It’s almost 2 am and I can’t sleep. Sleep problems are, of course, not unusual for me, but when my normal bedtime is in the 9-10 o’clock range, 2 is really quite extreme.
I’m taking quite a bit longer to recover from my injections than I anticipated, and am generally feeling quite crappy. Let’s leave it at that.
But the reason I can’t sleep tonight is because of something lovely. Something wonderful in fact.
A few days ago, I completed a photo I had been looking forward to creating for a long time. It was based on Peter S. Beagle’s immortal novel The Last Unicorn. One of the main characters of the book is a magician named Schmendrick. He’s not a very good magician, though he would like nothing more than to be a real magician at last. When his master was training him, he saw great potential in Schmendrick, but also knew it would take him much longer than his natural life to reach it, so he made Schmendrick immortal. The spell was cast in such a way that whenever Schmendrick finally became a true magician, his immortality would fall from him.
Schmendrick has lived a very long time knowing exactly what he wants to be and being unable to attain it. It is a long and frustrating existence. Many things happen to him on his journey in the book and towards the end, yes, he does become a real magician. Peter S. Beagle writes of that moment:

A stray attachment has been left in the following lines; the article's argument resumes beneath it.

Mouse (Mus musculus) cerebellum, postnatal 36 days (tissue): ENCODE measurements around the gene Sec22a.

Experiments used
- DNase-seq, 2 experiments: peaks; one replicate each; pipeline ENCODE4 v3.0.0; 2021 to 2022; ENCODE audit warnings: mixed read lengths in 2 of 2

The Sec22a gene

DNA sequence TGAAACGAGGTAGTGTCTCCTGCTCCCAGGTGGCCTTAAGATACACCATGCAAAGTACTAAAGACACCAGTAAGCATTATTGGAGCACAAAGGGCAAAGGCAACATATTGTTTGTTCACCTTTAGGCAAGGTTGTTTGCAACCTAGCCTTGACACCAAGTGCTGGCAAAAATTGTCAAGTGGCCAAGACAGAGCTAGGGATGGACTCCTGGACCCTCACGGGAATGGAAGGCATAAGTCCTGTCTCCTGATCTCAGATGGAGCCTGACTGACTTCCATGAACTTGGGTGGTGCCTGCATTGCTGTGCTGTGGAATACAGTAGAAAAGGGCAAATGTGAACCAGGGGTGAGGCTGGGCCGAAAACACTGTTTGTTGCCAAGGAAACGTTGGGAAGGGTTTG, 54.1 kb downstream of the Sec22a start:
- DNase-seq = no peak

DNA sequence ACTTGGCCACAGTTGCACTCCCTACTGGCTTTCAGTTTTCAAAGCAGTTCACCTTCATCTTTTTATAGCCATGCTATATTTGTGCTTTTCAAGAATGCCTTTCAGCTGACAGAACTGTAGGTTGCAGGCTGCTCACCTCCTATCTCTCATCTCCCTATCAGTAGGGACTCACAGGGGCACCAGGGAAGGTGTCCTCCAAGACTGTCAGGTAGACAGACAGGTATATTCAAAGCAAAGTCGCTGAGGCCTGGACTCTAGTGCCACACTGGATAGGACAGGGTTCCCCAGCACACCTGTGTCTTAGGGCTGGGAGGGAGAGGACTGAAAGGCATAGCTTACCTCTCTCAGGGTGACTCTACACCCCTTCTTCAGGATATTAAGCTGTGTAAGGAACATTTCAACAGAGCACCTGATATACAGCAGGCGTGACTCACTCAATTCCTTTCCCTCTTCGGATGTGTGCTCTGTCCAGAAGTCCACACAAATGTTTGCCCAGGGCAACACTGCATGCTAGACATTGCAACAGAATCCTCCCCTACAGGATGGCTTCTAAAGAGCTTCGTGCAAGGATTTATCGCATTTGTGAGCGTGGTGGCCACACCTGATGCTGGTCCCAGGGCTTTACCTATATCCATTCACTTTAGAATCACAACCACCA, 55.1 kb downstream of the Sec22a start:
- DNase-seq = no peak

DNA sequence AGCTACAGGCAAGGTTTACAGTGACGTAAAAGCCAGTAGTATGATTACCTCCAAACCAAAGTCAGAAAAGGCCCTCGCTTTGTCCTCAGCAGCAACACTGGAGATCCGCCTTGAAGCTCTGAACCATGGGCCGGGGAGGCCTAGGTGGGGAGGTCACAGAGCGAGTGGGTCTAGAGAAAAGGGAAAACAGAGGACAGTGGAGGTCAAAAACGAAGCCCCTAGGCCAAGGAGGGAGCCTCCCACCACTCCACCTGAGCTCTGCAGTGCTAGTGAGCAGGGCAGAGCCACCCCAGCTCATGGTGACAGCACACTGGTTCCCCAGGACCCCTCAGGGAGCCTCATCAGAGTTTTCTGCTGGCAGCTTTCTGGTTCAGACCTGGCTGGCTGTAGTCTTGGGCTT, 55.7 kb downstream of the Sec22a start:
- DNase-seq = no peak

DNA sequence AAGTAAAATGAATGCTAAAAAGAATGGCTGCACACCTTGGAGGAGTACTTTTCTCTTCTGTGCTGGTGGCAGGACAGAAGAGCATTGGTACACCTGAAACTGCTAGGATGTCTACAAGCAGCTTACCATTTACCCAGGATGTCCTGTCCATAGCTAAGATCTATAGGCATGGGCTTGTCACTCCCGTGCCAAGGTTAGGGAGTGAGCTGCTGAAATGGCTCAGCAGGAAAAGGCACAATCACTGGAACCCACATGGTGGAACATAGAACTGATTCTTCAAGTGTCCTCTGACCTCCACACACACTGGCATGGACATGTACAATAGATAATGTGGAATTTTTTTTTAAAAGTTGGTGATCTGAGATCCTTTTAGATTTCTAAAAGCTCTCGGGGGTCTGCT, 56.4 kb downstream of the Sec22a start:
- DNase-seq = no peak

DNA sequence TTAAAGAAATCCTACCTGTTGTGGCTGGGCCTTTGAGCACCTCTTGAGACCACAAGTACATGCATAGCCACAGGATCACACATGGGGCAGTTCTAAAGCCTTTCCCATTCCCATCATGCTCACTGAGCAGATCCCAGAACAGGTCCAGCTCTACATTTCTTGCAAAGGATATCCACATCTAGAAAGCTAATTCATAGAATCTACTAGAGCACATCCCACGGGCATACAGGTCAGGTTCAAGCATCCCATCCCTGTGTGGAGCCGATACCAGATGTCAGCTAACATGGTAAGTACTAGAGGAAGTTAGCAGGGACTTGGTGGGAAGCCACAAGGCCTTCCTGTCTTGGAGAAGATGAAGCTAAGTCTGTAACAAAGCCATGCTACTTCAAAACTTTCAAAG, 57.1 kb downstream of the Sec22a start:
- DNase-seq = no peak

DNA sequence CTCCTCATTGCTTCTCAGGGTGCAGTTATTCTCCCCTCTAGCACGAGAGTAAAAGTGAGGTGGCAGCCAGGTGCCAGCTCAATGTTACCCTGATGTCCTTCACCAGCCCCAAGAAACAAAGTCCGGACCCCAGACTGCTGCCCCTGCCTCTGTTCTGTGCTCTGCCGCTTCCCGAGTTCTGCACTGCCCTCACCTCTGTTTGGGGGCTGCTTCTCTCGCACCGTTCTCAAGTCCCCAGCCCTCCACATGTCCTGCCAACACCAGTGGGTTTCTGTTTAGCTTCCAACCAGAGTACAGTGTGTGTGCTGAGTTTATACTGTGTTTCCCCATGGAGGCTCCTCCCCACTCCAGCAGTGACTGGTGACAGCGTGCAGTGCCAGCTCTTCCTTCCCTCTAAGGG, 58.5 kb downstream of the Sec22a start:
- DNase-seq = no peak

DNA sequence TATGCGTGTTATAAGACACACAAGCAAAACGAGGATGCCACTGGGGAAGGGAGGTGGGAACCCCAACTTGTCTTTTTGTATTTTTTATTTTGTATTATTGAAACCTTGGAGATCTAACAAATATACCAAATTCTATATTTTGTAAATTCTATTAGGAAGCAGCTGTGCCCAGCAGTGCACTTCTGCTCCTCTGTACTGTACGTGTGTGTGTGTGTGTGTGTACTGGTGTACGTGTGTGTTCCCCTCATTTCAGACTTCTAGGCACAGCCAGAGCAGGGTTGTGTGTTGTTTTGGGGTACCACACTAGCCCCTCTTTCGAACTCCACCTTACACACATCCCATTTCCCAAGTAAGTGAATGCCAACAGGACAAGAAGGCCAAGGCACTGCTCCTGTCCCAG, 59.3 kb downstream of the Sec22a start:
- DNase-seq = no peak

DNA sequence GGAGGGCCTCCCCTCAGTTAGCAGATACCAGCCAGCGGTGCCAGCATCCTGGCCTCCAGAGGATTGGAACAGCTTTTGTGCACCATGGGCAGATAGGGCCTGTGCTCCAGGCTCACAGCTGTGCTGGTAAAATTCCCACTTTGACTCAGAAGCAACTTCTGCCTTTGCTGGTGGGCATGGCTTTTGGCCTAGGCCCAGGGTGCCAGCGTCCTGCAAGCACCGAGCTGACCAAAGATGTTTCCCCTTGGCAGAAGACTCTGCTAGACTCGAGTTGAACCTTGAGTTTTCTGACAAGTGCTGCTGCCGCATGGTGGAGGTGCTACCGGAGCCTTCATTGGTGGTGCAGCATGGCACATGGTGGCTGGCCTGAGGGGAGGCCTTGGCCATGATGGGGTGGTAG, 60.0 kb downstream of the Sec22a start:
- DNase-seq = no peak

Wonder and love and great sorrow shook Schmendrick the Magician then, and came together inside him and filled him, filled him until he felt himself brimming and flowing with something that was none of these. He did not believe it, but it came to him anyway, as it had touched him twice before and left him more barren than he had been. This time, there was too much of it for him to hold; it spilled through his fingers and toes, welled up equally in his eyes and his hair and the hollows of his shoulders. There was too much to hold — too much ever to use; and still he found himself weeping with the pain of his impossible greed. He thought, or said, or sang, I did not know that I was so empty, to be so full.
I felt wondrously happy with the photo when it was done. I posted it on my Flickr page and added a link to it from my Facebook, as I usually do.
And you know what? Peter S. Beagle himself saw my Facebook post and commented on it. He said, “This is amazing.”
He liked it. I could not feel more fulfilled if god himself tapped me on the shoulder and told me I’d done a good job. Peter S. Beagle is a god to me.
I never really expected to hear from him about it. Those three words of his made me more satisfied than I can express.
I must make myself go to sleep soon. I will feel utterly wretched tomorrow. But it is a beautiful thing to lose sleep over.